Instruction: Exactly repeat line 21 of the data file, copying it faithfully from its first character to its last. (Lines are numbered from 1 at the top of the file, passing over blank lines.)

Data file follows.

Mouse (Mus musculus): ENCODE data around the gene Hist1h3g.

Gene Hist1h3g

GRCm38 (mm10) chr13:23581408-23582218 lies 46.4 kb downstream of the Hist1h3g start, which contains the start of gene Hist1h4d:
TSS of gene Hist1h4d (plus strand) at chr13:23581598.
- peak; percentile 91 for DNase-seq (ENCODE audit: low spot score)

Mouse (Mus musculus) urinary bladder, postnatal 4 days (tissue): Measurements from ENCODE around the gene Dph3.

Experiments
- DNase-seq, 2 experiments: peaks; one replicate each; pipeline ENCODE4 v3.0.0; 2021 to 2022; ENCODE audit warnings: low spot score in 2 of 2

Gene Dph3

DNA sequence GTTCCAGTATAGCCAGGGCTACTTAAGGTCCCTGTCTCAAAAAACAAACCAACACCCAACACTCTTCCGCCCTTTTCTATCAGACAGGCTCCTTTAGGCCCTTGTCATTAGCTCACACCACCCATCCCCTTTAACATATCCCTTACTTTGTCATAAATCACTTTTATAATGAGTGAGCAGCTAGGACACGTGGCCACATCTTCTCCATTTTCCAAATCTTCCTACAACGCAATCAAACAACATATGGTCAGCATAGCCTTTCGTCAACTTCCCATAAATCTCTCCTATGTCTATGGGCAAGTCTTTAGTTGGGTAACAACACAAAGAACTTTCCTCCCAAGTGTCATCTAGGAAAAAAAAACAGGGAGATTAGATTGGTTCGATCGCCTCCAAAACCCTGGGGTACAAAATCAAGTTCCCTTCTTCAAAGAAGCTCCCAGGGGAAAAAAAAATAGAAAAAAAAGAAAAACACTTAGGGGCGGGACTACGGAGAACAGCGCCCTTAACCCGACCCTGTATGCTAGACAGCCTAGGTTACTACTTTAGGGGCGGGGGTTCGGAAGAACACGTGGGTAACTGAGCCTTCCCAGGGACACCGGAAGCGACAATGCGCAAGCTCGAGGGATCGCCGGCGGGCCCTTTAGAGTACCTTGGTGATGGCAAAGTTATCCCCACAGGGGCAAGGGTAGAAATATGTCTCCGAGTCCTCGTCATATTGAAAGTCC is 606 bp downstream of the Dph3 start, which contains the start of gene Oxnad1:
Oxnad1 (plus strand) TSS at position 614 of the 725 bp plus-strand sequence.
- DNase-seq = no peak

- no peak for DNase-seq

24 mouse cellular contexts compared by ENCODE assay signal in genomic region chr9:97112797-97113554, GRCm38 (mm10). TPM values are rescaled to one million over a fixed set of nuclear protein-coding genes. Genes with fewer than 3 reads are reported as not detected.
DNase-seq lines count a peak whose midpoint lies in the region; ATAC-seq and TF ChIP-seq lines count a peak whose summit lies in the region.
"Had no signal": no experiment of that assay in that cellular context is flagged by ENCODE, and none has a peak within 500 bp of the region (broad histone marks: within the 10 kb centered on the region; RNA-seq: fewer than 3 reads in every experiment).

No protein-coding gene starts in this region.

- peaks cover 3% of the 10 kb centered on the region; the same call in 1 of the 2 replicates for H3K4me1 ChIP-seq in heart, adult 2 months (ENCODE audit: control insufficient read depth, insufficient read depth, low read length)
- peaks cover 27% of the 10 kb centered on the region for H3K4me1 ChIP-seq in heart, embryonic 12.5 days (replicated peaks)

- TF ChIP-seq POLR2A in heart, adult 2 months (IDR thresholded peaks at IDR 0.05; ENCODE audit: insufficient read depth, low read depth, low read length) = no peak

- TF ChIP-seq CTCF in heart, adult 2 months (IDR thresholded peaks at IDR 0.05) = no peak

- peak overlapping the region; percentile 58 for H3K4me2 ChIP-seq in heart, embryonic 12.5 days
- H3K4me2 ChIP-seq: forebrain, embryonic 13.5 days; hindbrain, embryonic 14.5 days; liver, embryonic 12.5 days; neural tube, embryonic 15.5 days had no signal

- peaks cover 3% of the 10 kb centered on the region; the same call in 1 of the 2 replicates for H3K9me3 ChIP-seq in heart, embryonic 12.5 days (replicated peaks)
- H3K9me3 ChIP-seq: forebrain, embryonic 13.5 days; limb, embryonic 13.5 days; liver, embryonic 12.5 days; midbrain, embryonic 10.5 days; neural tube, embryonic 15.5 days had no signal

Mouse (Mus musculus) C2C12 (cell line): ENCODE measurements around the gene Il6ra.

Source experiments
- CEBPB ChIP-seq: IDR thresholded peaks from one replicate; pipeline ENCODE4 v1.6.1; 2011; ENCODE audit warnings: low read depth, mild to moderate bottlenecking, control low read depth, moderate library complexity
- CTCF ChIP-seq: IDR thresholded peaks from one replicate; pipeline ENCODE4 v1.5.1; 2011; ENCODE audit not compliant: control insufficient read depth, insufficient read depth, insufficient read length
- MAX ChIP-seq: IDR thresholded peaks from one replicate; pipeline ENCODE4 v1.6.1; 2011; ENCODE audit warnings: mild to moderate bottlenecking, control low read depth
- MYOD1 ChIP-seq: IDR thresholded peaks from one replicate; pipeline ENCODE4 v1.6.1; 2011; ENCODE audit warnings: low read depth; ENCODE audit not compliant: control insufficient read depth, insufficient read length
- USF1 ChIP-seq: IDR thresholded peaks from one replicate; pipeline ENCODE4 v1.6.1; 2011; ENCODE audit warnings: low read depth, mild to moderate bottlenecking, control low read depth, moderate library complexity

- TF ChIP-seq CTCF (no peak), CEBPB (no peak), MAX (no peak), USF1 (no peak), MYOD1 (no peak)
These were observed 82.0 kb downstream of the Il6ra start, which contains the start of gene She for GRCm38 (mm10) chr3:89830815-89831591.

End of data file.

- TF ChIP-seq CTCF in heart, adult 2 months (IDR thresholded peaks at IDR 0.05) = no peak